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  • Writer's pictureWayne Drury

Will Decriminalization in BC Work?

British Columbia Canada has implemented decriminalization of drugs to attempt to improve access to services with the goal of saving lives. This is an article about "hopefully" the government getting it right.

First, before the attack dogs come out, and before I get labelled as part of a “fringe minority" with" unacceptable views" (Trudeau, 2022), promoting Nazi symbolism” (ibid), I support the government in implementing the decriminalization of drugs in British Columbia. This article contains, however, questions about the impacts I see coming and the government’s readiness to address them.

There is no question in my view, in Vancouver and elsewhere in BC, things concerning social housing and accessing lifesaving supports and services are about to change due to the decriminalization of drugs.

I am not opposed to increasing the services; I am questioning the government just adding to our debt to pay for their Plan. At some point, hard decisions must be made about where to cut back and what to drop to add new or increased programming in other areas. The federal government has just thrown money out the door, possibly with good intentions, but with no plan to pay it back. We now have a combined interest annual debt in Canada totalling almost $69 billion – and that is just interest. If governments do not address this issue, we will be in severe financial trouble in Canada if we are not already.

Put this into the perspective of your home life. With inflation, you cannot pay for your mortgage. Do you go out and borrow more money with no plan to be able to pay it back? Do you take that holiday, or do you cut back? These are stressful and sometimes life-changing decisions, but the government keeps adding to our debt without considering the consequences.

Did you know that $69 billion of annual interest payments could pay for about 15,000 new hospital beds per year and all the staff required? That is per year, and we would still have money left over to do other great things, like becoming the attack dogs for homelessness and drug treatments.

The problem we all face is our demand for increased services, with no discussion about the consequential impacts. Politicians do not want to tell us, “No can do.” Their job is to make us all happy. We have accepted that but now face the consequences of “our” decisions.

We do not have money to pay for increased healthcare, improved education, homelessness, $10 per day, daycare, etc. What happens? Governments tinker around the edges – Trudeau suggests increasing healthcare spending by about $4 Billion, a 1.2% drop in the bucket. One hospital costs about $3 billion. What is $4 billion going to do for us?

So, where will the money come from to pay for increased support and services that will be required because of decriminalization? I have no idea. I am concerned that the provincial government will tinker around the edges and reading their Plan does not comfort me.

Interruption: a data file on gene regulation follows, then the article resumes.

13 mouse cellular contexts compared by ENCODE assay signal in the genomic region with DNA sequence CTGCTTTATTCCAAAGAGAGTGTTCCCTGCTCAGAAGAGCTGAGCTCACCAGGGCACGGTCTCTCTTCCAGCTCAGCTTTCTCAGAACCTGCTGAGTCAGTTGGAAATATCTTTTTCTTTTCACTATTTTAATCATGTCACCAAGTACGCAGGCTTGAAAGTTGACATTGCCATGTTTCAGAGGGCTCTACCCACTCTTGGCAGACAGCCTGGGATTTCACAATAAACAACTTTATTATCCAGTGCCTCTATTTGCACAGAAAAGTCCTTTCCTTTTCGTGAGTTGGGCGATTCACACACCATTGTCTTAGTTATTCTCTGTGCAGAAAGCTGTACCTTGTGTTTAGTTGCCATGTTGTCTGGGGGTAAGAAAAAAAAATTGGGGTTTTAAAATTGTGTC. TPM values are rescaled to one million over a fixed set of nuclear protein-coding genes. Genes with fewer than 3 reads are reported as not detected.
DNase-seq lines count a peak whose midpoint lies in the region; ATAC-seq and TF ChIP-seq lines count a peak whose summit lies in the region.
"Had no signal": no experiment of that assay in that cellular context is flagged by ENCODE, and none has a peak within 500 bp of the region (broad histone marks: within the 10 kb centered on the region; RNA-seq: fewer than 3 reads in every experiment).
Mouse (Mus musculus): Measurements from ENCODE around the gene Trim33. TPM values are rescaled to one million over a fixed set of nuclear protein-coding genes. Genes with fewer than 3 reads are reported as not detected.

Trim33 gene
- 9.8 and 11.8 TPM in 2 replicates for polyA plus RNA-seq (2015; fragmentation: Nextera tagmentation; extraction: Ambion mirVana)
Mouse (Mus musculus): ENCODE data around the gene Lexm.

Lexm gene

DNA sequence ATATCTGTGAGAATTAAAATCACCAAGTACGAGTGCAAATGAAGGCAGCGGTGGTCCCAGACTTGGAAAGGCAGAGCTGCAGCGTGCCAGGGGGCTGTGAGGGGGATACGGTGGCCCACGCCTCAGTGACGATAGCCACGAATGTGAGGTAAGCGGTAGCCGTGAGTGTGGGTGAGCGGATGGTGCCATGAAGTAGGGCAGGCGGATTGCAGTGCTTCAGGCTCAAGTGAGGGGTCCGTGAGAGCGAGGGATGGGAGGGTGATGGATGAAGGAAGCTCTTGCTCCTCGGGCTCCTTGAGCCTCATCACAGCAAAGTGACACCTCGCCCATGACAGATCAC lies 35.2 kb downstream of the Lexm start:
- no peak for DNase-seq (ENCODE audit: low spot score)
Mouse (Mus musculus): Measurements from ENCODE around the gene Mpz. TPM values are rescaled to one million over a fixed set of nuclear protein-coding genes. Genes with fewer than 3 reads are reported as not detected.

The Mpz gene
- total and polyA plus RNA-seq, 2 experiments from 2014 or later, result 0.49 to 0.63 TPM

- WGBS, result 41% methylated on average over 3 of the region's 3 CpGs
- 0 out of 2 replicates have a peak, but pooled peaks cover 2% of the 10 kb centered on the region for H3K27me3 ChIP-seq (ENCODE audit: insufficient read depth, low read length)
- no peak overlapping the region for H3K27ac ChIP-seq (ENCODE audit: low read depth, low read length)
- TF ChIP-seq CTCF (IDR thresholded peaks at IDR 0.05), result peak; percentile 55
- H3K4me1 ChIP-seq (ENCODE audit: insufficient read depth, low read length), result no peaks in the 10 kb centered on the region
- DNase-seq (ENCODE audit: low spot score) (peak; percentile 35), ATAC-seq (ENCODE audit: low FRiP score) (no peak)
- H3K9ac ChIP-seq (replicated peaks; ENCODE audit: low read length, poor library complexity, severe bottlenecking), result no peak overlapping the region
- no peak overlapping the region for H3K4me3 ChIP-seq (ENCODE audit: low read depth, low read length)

The suggestion is that “diverting persons who use drugs (PWUD) away from the criminal justice system and toward health services and pathways of care (will) improve those individuals' health and safety outcomes.”[1] That may be true, but on the other hand, the Ministry of Health Plan discusses health system readiness, stating that “the provincial health system is being strengthened; it does not indicate the current capacity/availability of treatment or rehabilitation programs across the province (or how it will be strengthened). The BC Association of Police Chiefs believes that pathways to care for PWUD need to be established well in advance of drug decriminalization so there is no delay between wanting and receiving treatment” [2]

This statement bears needing repeating. “The BCACP believes that pathways to care for PWUD need to be established well in advance of drug decriminalization so there is no delay between wanting and receiving treatment” [3] This should include a well-expressed commitment to funding, which there is none.

We need to know what, when, how much and where the money will come from.

This affliction of dangerous drugs is a terrible mark for all of us. My heart goes to all those affected and their families and loved ones. How can we tinker with a system that has killed almost 4,600 people in BC over the past two years?

It is not only me calling on the government to do this right; the BC Association of Police Chiefs and others are also desperate to have this right.

The government’s propaganda states, “There is no wrong time or place to ask for help, and there are even services designed to help you find what you are looking for.” – an interesting play on words. They say, “services designed to help you find what you are looking for.” They do not say the services are available – a huge difference.

I hope we all have the fortitude to ensure the government gets it right.

[1] BC Association of Police Chiefs (December 2021). Drug Decriminalization. [2] Ibid. [3] Ibid.

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